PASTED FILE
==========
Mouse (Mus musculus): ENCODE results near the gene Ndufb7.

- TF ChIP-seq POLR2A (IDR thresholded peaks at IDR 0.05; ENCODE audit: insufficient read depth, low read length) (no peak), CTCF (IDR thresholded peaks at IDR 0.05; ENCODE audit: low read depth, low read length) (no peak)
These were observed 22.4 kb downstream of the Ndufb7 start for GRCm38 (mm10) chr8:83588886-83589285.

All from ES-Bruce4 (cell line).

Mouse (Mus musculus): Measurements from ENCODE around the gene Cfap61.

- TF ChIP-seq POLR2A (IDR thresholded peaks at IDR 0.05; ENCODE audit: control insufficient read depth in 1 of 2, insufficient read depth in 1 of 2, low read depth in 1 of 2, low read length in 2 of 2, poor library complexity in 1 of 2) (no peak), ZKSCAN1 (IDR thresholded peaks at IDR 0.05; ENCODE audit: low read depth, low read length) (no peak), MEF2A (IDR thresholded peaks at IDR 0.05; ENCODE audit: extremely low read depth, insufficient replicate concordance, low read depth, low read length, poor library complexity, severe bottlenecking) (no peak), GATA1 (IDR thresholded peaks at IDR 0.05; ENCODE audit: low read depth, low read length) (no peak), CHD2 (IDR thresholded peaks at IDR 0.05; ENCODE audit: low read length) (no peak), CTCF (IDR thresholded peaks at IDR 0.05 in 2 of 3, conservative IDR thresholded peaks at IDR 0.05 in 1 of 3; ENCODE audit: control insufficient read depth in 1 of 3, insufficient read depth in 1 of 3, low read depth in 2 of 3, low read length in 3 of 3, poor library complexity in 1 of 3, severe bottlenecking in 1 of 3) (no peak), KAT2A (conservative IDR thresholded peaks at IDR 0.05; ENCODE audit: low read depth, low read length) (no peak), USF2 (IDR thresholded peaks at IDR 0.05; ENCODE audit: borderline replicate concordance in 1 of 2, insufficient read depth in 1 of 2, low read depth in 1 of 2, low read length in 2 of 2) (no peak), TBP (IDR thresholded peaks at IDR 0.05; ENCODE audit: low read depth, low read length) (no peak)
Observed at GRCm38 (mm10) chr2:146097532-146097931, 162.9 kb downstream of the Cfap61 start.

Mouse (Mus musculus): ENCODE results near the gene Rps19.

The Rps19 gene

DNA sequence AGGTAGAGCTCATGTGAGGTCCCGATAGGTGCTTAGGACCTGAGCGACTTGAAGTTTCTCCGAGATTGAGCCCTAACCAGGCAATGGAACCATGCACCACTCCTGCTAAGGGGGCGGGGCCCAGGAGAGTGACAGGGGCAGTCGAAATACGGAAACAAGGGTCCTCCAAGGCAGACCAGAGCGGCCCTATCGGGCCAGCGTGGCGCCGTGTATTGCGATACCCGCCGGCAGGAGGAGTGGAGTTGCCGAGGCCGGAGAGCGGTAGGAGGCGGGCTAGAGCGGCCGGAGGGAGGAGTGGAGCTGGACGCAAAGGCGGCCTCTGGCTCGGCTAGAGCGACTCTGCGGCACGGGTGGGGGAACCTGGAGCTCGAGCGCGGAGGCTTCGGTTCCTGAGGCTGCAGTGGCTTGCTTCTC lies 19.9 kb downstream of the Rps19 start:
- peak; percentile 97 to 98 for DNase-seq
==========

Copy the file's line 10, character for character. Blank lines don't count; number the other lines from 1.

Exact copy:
DNA sequence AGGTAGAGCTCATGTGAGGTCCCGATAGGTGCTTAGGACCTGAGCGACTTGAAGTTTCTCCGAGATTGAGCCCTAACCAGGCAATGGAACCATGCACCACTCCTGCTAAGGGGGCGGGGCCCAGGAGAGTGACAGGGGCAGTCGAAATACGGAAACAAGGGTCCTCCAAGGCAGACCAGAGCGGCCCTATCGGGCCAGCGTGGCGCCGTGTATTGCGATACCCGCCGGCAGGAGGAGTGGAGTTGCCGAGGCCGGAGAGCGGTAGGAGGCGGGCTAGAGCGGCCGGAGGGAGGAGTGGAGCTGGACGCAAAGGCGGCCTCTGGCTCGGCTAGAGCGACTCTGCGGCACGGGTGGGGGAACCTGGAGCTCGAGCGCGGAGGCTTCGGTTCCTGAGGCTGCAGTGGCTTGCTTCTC lies 19.9 kb downstream of the Rps19 start: